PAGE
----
Once I was a clever boy learning the arts of Oxford... is a quotation from the verses written by Bishop Richard Fleming (c.1385-1431) for his tomb in Lincoln Cathedral. Fleming, the founder of Lincoln College in Oxford, is the subject of my research for a D. Phil., and, like me, a son of the West Riding. I have remarked in the past that I have a deeply meaningful on-going relationship with a dead fifteenth century bishop... it was Fleming who, in effect, enabled me to come to Oxford and to learn its arts, and for that I am immensely grateful.

Sunday, 6 March 2011

Royal libraries in late eighteenth century Spain

Last Monday evening I attended a meeting of the Oxford Bibliographical Society, where we heard a lecture by Maria Luisa López-Vidriero is the director of the Royal Library in Madrid and co-director of the Institute for the History of the Book and Reading in Salamanca. Her talk, entitled "Masculine ou Feminine: Ways of Becoming Accomplished Heirs Apparent in Late Eighteenth-Century Spain" dealt with the contents of the private libraries of the Prince and Princess of Asturias, Carlos Antonio, the future King Charles IV, and Maria Luisa of Parma, and which are still preserved in Madrid.


Maria Luisa, Princess of Asturias

Image: Madame Guillotine blog

It was in part a reflection on gender differentiation as indicated by their libraries and related to the role of the royal family in Spain during the Enlightenment. I assume the libraries represent what King Charles III, who was influenced by contemporary reformist ideas, and his advisors thought was the ideal programme for the heir amd his wife.

Amongst the points made by Dr López-Vidriero in her lecture were the following Charles and Maria Luisa, who were first cousins, both being grandchildren of King Philip V and his second wife, Elizabeth Farnese, were married in a lavish celebration in 1765. The architect of King Charles III's new Royal Palace was called upon to design the decorations and the theme was very much an Enlightenment view of monarchy. Thus Mars and Minerva and Perseus and Isis were paired as ideals for the young couple to follow. Following Rousseauesque ideas they wre expected to bring not merely humanity and piety to their dealings with their people but Maria Luisa was to bring tender affection to her new country. Happiness would spring from the natural background. What the royal couple approved or condemned would indeed be approved or condemned by the realm.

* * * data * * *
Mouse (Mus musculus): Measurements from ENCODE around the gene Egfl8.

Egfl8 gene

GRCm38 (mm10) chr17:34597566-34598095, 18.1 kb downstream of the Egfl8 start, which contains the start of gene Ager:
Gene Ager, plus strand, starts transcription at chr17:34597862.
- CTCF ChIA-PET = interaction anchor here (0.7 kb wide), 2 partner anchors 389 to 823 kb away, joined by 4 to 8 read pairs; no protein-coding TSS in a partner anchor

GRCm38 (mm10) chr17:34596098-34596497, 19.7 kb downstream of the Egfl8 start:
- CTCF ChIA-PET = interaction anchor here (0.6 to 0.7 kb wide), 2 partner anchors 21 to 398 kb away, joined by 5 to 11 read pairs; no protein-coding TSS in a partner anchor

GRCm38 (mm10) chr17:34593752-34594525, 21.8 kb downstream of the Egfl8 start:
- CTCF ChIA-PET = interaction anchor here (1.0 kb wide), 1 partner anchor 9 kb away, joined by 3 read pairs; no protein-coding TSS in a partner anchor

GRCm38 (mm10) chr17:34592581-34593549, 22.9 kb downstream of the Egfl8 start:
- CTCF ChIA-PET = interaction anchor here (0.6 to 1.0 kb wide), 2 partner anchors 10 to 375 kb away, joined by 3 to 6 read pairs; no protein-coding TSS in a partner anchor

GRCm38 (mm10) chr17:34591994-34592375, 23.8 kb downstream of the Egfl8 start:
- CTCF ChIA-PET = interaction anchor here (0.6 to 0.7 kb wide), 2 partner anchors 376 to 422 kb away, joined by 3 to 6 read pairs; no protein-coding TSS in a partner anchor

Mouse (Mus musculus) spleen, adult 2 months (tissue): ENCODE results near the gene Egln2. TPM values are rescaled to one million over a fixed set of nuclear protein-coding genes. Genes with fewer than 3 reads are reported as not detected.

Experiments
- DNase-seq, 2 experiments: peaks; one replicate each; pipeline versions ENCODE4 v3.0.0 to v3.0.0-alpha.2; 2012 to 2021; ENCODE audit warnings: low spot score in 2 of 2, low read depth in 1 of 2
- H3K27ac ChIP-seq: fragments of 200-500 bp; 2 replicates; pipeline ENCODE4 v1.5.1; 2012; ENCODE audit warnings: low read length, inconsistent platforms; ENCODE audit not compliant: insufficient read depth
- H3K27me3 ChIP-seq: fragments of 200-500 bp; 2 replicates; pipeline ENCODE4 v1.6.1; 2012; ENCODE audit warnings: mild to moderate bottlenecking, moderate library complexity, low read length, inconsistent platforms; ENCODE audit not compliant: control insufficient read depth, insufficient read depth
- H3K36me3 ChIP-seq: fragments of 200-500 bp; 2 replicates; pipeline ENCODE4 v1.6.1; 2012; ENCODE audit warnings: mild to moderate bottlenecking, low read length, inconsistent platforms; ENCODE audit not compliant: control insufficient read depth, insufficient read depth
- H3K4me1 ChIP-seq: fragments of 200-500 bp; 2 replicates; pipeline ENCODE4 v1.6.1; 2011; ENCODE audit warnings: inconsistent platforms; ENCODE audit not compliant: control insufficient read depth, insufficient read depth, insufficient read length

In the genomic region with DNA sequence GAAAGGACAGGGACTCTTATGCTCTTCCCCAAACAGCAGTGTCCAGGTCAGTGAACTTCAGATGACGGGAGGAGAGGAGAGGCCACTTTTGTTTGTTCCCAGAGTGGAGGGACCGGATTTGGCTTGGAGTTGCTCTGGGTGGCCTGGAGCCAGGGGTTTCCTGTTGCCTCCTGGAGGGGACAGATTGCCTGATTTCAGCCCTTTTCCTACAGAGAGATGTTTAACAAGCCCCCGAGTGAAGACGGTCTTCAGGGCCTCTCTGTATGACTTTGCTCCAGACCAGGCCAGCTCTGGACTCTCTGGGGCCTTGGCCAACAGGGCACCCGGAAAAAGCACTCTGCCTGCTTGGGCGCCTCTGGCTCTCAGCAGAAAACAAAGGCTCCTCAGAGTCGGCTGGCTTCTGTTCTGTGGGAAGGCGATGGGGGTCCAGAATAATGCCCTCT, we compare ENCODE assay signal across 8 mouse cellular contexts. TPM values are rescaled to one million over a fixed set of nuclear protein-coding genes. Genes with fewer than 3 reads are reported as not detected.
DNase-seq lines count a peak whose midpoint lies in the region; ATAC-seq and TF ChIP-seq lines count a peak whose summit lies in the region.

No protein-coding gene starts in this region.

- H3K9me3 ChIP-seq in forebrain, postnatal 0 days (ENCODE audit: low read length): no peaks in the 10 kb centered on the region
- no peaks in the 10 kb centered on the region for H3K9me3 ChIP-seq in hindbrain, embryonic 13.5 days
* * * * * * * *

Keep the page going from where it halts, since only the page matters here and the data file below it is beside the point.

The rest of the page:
Their libraries reinforce these themes. Charles owned 1,473 titles in 2,880 volumes, and Maria Luisa 524 titles. The books, 90% of which were magnificently bound by the bindery attached to the palace, and show the high level of the craft in the Spain of the perod. The designs reflect what was deemed appropraite to the owners. One of Maria Luisa's books has abinding that reproduces the design of a dinner service she owned, and other of her books have beautiful bindings. Charles' books had handsome but more masculine bindings. Binding was an industry the Crown wished to promote, and the styles reflect the changing fortunes of French and English influence - one binder was trained in England

By comparison with her grandmother Queen Elizabeth Farnese, where French books predominate, with Maria Luisa it is Spanish which predominates as a language, Books on morality and prayer, together with novels, especially historical ones, predominate whereas the classics are poorly represented and there are only seven works by Cervantes included. Charles' library was more concerned with practical life, emphasising the ideas of the Enlightenment, his role asa model catholic and also as a collector. Whereas there were no incunables in Maria Luisa's collection 50% of his library was pre-eighteenth century.

Many of Maria Luisa's books indicate her connections with Parma, which is followed by books published in Rome and Naples.

Many of the books indicate the serious nature and purpose of the library. Facing problems and change they show an awareness of social problems 70% of Maria Luisa's books were official publications dealing with the progress of the Enlightenment in Spain. Charles was clearly expected to keep up to date with developments over awide range of subjects , including those in science

As a library it appears to reflect an ideal programme for contemporary monarchs. It is not clear who chose the contents of the library. As King Charles III had been one of those European monarchs anxious to be rid of the Jesuits it appears as a collection illustrating that his dynasty could manage without Jesuit influence, and could do so with a new curriculum and new library books.

There is no evidence of use of the books or any annotations by the Prince or Princess - which, of course, proves nothing more than that they did not write in their books, not whether they used them.

Dr López-Vidriero ended her talk with two of Goya's devastating and unflattering portraits of the King and Queen in later years. The contents of their libraries and their images as monarchs suggest a disjunction somewhere along the way. The contents of their library and lives of the King and Queen may represent the triumph of experience over expectation.

King Charles IV, Queen Maria Luisa and their family
Goya 1798
Museo del Prado, Madrid

The French novelist Theòphile Gautier said of this painting: "It looks as if the corner baker and his wife after they have won the lottery."

"Goya's true-to-life portrait probably shocked no one; even the Queen on occasion had made light of her ugliness, perhaps expecting to be contradicted. The royal couple expressed neither displeasure nor enthusiasm over the work. And although Goya never painted for the King and Queen again, it was apparently not because they were dissatisfied."


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